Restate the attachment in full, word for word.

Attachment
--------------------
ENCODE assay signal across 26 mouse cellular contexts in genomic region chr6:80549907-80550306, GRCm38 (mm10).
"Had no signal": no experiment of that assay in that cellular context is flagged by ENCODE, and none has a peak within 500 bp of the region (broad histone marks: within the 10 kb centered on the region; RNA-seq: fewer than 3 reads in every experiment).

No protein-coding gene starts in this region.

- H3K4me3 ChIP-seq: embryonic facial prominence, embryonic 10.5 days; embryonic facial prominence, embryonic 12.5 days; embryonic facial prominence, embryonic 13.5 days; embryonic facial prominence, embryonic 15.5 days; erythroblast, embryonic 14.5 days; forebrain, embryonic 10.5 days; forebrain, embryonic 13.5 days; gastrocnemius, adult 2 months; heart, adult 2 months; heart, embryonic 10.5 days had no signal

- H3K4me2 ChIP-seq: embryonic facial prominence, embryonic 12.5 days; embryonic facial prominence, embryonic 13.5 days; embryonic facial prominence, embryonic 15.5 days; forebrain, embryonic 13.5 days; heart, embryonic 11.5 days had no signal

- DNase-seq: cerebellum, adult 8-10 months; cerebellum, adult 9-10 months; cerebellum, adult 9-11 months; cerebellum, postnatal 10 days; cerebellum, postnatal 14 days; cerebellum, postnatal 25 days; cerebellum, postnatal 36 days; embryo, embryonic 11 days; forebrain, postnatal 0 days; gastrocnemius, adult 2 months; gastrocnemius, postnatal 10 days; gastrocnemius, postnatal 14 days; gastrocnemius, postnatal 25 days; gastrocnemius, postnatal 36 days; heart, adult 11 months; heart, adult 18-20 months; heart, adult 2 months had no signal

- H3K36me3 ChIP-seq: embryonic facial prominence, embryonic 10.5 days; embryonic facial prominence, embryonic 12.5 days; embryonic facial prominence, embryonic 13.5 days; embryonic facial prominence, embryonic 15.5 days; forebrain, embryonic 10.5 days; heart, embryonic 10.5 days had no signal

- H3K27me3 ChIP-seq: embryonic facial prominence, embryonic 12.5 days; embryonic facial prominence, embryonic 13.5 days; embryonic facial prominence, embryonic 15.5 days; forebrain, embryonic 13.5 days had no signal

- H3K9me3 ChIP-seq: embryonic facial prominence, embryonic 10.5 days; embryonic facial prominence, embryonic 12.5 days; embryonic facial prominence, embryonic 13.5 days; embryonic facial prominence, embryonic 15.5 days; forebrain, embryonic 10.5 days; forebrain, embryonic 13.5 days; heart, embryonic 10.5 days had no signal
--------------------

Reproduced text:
ENCODE assay signal across 26 mouse cellular contexts in genomic region chr6:80549907-80550306, GRCm38 (mm10).
"Had no signal": no experiment of that assay in that cellular context is flagged by ENCODE, and none has a peak within 500 bp of the region (broad histone marks: within the 10 kb centered on the region; RNA-seq: fewer than 3 reads in every experiment).

No protein-coding gene starts in this region.

- H3K4me3 ChIP-seq: embryonic facial prominence, embryonic 10.5 days; embryonic facial prominence, embryonic 12.5 days; embryonic facial prominence, embryonic 13.5 days; embryonic facial prominence, embryonic 15.5 days; erythroblast, embryonic 14.5 days; forebrain, embryonic 10.5 days; forebrain, embryonic 13.5 days; gastrocnemius, adult 2 months; heart, adult 2 months; heart, embryonic 10.5 days had no signal

- H3K4me2 ChIP-seq: embryonic facial prominence, embryonic 12.5 days; embryonic facial prominence, embryonic 13.5 days; embryonic facial prominence, embryonic 15.5 days; forebrain, embryonic 13.5 days; heart, embryonic 11.5 days had no signal

- DNase-seq: cerebellum, adult 8-10 months; cerebellum, adult 9-10 months; cerebellum, adult 9-11 months; cerebellum, postnatal 10 days; cerebellum, postnatal 14 days; cerebellum, postnatal 25 days; cerebellum, postnatal 36 days; embryo, embryonic 11 days; forebrain, postnatal 0 days; gastrocnemius, adult 2 months; gastrocnemius, postnatal 10 days; gastrocnemius, postnatal 14 days; gastrocnemius, postnatal 25 days; gastrocnemius, postnatal 36 days; heart, adult 11 months; heart, adult 18-20 months; heart, adult 2 months had no signal

- H3K36me3 ChIP-seq: embryonic facial prominence, embryonic 10.5 days; embryonic facial prominence, embryonic 12.5 days; embryonic facial prominence, embryonic 13.5 days; embryonic facial prominence, embryonic 15.5 days; forebrain, embryonic 10.5 days; heart, embryonic 10.5 days had no signal

- H3K27me3 ChIP-seq: embryonic facial prominence, embryonic 12.5 days; embryonic facial prominence, embryonic 13.5 days; embryonic facial prominence, embryonic 15.5 days; forebrain, embryonic 13.5 days had no signal

- H3K9me3 ChIP-seq: embryonic facial prominence, embryonic 10.5 days; embryonic facial prominence, embryonic 12.5 days; embryonic facial prominence, embryonic 13.5 days; embryonic facial prominence, embryonic 15.5 days; forebrain, embryonic 10.5 days; forebrain, embryonic 13.5 days; heart, embryonic 10.5 days had no signal